By Tim Fought Associated Press
SALEM, Ore. — The House voted Wednesday to strike down a law dating to the days when the Ku Klux Klan was so powerful in Oregon it could elect a governor, install a man with the initials KKK at the head of a legislative chamber and get a law passed barring religious dress in public classrooms.
The state’s 1923 law is one of three in the nation, the other two in Pennsylvania and Nebraska.
A 51-8 vote sends the bill to the state Senate, which has until the end of February to vote on the measure.
An attempt to repeal the law in 2009 as part of legislation to forbid workplace discrimination on religious grounds fell just short.
In debate Wednesday, House Speaker Dave Hunt held aloft a photo of a predecessor from the 1920s, Kaspar K. Kubli, and said it was time for the state to get rid of an anachronism that, for example, bars teachers who wear head scarves or turbans as a matter of faith.
“They should be judged by their ability to teach, not by their religious faith,” Hunt said.
He said the measure gave school districts new power to enforce religious neutrality in the behavior of teachers, so the state doesn’t have to sacrifice their religious freedom to ensure that they don’t proselytize or try to convert their students.
The Klan was instrumental in the election of Walter Pierce as governor in 1922 and dominated the Legislature, according to an account in the state historical society’s Oregon History Project.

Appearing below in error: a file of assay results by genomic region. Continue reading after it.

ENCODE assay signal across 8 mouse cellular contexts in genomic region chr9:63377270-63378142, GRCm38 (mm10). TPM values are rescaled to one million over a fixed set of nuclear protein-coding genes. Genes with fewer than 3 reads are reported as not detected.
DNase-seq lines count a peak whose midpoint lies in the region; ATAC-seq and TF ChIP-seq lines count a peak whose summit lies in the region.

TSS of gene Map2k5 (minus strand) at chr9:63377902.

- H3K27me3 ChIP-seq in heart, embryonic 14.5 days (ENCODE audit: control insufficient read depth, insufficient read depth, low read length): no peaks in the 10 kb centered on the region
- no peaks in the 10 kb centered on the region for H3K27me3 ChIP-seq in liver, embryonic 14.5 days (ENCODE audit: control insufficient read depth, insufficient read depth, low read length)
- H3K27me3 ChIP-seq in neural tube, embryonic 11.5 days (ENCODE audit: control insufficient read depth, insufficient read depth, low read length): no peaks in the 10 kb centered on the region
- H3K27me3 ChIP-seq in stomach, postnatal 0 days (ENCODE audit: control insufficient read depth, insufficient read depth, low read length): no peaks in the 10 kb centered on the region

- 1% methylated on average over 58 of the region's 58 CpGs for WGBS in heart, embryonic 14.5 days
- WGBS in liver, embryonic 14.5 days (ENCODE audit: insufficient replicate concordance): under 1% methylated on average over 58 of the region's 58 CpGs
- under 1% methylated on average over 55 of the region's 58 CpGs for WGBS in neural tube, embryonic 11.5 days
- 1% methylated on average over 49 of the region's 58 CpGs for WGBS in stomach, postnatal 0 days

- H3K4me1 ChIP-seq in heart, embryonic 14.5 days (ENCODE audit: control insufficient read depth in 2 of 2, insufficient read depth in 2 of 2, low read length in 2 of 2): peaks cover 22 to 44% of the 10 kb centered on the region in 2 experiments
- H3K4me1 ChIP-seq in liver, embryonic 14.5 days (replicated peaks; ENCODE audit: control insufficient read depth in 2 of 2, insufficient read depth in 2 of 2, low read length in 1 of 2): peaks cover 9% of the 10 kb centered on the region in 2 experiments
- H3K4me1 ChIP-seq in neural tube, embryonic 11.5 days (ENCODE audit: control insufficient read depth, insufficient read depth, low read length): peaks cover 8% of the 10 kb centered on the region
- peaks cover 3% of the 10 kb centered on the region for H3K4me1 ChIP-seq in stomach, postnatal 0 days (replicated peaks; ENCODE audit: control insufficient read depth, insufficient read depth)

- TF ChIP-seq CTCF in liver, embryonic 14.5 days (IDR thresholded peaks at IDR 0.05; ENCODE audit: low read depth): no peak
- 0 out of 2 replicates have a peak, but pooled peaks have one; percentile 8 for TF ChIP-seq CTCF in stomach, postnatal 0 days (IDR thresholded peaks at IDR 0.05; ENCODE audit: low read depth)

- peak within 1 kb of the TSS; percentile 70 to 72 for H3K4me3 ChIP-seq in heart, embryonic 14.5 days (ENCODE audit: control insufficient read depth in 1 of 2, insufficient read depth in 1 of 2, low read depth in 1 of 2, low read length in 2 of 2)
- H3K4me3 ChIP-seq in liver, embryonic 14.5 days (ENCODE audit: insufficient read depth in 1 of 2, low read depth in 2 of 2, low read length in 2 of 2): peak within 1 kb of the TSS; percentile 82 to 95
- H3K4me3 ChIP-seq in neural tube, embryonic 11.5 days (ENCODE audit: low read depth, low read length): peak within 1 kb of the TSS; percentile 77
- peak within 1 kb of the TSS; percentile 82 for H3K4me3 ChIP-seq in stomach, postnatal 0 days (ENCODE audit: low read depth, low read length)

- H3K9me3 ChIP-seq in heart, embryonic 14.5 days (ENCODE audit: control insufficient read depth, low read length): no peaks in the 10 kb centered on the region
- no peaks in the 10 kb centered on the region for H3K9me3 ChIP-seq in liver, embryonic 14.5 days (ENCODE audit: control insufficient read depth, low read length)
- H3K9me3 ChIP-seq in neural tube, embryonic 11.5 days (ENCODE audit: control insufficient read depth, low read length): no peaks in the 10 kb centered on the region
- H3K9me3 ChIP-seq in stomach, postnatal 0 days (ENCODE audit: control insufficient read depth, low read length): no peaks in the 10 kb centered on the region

Among its measures were those requiring all students to attend public schools — struck down by the state Supreme Court — and legislation to restrict Japanese people from owning or leasing land.
Kubli, speaker when the legislation was passed, was a Klansman whose initials were a coincidence, according to the state’s almanac, the Blue Book.
In recent years, the issue tangled the usual political lines in the Capitol.
Opposition has come from the American Civil Liberties Union and from representatives such as Ron Maurer of Grants Pass, who described himself Wednesday as coming from one of the most conservative and Christian parts of Oregon. He is a Republican running for state superintendent of public instruction.
Their argument was that allowing religious dress and accessories is either proselytizing in itself or could lead to that on the part of people who are often nearly as important in the lives of students as are families.
“I bet each one of us can think of a teacher who affected our life in a special way,” Maurer said.
Others disputed whether contemporary pupils look at the world as adults do.
Rep. Michael Dembrow described his middle school years in the 1960s in a small Connecticut town, where as an Orthodox Jew he was pointed to and picked on.
Then he described visiting a middle school in his northeast Portland district, conversing with a student who had classmates wearing religious scarves, and her response to the legislative debate.
“She looked at me as if I were from another planet,” he said. “Surely I understood that she was going to be more influenced by her classmate than by her teachers.”